I deleted my old question to be more precise on what I need.
we have a big query containing lots of smaller queries. This query runs really fine, until it reaches to the “having max” clause:
having max ( DateField ) < getdate() - @2_years_ago
is there any clause that can be faster than having max? because this is causing an index scan and looping and looping nonstop by the millions of rows that exists in the table.
i tried to do by row_number but got no luck.
And I just notice that this same query runs very well on other databases with the same structure.
just this one ( that funnyly has less rows) it doesnt work.
Dbs on the same server.
Below are the methods you can try. The first solution is probably the best. Try others if the first one doesn’t work. Senior developers aren’t just copying/pasting – they read the methods carefully & apply them wisely to each case.
It seems your primary issue is that poor cardinality estimation is causing the compiler to reorder the joins. This seems to be happening more when you use
OPTION (RECOMPILE), because the server is making different estimations.
You should be able to simplify your current query enough that the compiler will find it easier to
Without seeing your schema it’s hard to say exactly, but it seems you can flip around the
EXISTS logic to
- Your original says “ensure the maximum date in the group is less than my date”
- You actually want that there should be no rows in the group which are less than the date, so you can say “ensure that there are no rows with a date more than my date”.
- You now don’t need a
HAVINGto find the maximum date.
Your existing query has numerous issues:
care silly aliases, consider using more meaningful ones.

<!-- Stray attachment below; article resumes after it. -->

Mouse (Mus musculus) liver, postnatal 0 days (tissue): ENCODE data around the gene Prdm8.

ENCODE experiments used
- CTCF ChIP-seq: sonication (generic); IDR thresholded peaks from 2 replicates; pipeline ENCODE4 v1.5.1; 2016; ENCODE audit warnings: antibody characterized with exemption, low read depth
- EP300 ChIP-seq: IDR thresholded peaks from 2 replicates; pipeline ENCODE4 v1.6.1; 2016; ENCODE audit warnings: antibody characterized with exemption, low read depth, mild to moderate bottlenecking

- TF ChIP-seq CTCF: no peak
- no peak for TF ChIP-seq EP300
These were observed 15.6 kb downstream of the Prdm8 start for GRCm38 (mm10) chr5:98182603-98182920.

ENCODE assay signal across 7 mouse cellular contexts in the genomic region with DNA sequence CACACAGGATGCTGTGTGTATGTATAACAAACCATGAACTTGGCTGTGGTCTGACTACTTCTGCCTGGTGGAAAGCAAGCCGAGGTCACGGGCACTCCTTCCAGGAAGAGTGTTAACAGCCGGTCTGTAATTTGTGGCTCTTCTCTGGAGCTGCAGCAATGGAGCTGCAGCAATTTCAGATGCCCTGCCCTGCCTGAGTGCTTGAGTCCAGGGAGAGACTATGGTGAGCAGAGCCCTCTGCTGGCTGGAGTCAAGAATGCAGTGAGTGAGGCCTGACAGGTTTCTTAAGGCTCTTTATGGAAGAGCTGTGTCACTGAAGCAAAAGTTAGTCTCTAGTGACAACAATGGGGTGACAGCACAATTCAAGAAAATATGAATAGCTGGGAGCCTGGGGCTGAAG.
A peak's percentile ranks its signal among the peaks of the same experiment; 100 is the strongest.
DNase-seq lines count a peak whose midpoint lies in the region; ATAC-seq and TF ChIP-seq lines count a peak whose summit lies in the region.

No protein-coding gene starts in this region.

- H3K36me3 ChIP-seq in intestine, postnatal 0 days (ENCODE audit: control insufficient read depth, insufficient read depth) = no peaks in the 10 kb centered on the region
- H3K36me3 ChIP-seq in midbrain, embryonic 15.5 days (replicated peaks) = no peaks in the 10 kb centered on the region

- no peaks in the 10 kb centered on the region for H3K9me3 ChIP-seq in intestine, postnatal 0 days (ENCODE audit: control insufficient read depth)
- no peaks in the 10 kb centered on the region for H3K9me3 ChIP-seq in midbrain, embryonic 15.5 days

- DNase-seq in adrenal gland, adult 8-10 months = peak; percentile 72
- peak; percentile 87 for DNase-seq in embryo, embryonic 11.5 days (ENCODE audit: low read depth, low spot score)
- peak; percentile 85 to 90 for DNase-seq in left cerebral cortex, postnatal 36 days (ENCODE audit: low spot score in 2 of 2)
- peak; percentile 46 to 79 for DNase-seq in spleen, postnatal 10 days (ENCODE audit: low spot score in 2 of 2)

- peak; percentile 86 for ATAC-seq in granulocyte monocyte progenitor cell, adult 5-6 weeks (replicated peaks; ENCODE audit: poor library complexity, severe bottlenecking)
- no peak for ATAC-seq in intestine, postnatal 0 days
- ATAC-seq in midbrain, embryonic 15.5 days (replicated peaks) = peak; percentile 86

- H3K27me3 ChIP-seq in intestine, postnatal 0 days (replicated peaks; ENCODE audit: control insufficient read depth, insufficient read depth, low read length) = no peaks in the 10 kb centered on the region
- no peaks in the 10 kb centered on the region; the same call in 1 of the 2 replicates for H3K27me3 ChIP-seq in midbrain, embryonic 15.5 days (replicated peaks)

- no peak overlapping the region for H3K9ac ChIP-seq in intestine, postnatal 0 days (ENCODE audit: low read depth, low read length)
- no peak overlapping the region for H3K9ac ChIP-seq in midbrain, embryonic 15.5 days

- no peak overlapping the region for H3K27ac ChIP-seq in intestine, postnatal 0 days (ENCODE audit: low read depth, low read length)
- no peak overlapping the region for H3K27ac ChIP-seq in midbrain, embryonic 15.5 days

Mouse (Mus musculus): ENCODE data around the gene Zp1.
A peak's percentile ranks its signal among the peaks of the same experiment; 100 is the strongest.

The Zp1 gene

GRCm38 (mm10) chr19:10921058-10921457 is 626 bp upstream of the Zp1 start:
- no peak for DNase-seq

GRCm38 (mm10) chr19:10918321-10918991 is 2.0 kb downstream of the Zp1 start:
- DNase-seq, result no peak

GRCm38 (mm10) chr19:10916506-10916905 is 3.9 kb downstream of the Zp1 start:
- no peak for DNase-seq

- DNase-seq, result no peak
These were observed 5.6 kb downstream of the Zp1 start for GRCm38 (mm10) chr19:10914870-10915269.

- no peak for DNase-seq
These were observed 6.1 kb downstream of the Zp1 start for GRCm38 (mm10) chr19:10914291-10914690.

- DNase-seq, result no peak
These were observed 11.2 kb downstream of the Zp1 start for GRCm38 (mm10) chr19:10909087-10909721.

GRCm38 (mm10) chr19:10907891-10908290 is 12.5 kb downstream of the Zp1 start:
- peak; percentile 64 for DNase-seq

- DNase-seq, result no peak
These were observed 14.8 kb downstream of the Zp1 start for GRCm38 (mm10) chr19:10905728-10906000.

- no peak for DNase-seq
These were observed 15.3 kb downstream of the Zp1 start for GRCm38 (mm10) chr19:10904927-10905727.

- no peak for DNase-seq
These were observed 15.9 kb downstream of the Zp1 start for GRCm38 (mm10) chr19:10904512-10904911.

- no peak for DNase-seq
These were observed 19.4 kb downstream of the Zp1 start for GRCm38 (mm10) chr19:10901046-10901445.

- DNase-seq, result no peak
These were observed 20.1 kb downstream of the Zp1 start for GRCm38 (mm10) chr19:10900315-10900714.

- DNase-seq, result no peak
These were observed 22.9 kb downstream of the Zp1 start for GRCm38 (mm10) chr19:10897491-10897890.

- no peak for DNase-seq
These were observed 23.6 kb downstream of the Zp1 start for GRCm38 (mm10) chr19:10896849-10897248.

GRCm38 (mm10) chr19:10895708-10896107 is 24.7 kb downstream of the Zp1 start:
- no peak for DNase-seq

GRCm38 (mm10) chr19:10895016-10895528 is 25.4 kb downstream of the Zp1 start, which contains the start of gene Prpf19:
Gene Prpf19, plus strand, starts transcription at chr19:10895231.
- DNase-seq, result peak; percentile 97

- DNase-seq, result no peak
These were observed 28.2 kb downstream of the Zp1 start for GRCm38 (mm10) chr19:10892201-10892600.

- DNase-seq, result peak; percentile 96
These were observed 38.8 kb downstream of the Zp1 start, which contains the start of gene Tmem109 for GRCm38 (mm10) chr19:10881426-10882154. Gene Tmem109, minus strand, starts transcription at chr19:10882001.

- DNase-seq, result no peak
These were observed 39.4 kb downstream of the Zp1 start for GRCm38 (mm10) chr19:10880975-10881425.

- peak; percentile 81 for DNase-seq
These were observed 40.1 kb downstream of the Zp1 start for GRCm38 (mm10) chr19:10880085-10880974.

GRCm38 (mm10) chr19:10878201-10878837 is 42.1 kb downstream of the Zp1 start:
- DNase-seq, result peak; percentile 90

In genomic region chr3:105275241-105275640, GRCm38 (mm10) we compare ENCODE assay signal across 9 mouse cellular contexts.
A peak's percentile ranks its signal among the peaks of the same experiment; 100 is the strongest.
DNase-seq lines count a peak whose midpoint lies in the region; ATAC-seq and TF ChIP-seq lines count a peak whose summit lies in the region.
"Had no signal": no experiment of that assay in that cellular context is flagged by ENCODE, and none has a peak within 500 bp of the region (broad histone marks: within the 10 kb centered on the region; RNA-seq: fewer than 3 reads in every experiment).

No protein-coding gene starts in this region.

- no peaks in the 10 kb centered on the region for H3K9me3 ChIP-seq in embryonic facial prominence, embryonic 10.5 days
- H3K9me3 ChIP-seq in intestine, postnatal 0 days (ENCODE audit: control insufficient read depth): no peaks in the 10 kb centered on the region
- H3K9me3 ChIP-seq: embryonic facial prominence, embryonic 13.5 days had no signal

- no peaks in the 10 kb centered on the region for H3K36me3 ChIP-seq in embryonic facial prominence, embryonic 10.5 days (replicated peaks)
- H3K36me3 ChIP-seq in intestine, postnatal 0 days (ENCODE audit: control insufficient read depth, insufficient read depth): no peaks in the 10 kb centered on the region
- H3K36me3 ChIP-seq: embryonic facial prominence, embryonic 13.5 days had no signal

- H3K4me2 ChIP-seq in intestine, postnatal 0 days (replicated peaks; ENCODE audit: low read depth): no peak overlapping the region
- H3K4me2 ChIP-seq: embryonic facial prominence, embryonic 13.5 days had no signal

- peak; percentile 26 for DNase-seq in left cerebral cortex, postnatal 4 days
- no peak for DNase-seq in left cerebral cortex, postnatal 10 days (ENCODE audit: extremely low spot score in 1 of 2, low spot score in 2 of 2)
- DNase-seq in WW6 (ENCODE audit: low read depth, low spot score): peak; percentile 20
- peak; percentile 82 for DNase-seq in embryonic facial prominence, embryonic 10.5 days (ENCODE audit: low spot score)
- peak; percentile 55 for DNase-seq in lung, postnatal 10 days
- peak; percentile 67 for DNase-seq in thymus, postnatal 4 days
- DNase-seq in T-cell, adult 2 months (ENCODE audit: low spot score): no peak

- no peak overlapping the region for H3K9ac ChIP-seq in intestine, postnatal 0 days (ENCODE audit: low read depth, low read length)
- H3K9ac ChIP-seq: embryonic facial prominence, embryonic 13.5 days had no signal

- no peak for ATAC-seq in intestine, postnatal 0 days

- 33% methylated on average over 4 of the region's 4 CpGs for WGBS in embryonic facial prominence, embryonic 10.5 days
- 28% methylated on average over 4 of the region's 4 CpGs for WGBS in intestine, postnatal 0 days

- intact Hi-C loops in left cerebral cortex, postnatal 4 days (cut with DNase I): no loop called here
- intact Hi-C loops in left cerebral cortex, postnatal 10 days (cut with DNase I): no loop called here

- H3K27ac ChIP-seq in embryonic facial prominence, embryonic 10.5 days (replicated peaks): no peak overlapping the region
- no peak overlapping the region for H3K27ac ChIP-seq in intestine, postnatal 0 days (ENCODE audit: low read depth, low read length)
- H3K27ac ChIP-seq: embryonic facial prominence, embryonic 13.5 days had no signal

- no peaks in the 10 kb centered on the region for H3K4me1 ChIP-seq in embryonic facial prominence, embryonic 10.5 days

to quote column names, not
''. Don’t quote at all unless you have to.
- Why is
NOLOCKsplattered everywhere like confetti, what do you hope to achieve with it? It has very serious implications for data integrity. Consider using
TABLOCKhints instead, or
- The left-join tables are being filtered so you have an implicit inner join, you should just use inner joins instead.
EXISTSsubquery does not need to select anything, in fact it is ignored. You can just do
EXISTS (SELECT 1.
- Why three subqueries, looks like you should be able to do it in one.
where b.[MerchantLogId] = a.[MerchantLogId] group by b.[MerchantLogId]makes no sense: you will always have exactly one group so no need for
- It seems you don’t need
NTFM_MerchantLogin the subqueries, because that is joined by primary key.
- Don’t use arithmetic on dates, it doesn’t work well. Instead use
It also seems you can combine the three subqueries into one, by joining all the tables and using
OR (for this you will still need some left-joins).
Hopefully after making all these improvements you should see better performance
SELECT 'NTFM_MerchantLog' AS [Process Master], COUNT(DISTINCT ml.MerchantLogId) AS [Registers Count] FROM dbo.NTFM_MerchantLog ml JOIN dbo.v_ntfm_merchantlogstatus mls on mls.MerchantLogStatusId = ml.StatusId WHERE ml.CreateDate < @Today - @lv_2484deletionCycle AND mls.Status IN ('Closed', 'Expired', 'Reconciled') AND NOT EXISTS (SELECT 1 FROM dbo.ntfm_merchantlogtransactions mlt JOIN dbo.accounttransaction at1 ON at1.accountTransactionId = mlt.accountTransactionId LEFT JOIN ( dbo.ntfm_merchantlogtransactions mlt2 JOIN dbo.ntfm_merchantlog ml2 ON ml2.MerchantLogId = mlt2.MerchantLogId LEFT JOIN ( dbo.ntfm_merchantlogtransactions mlt3 JOIN dbo.accounttransaction at2 on at2.accountTransactionId = mlt3.accountTransactionId ) ON mlt3.MerchantLogId = ml2.MerchantLogId ) ON mlt2.accountTransactionId = at1.accountTransactionId WHERE mlt.MerchantLogId = ml.MerchantLogId AND ( at1.postingdt >= DATEADD(day, [email protected]_2484deletionCycle, @Today) OR ml2.createdate >= DATEADD(day, [email protected]_2484deletionCycle, @Today) OR at2.postingdt >= DATEADD(day, [email protected]_2484deletionCycle, @Today) ) );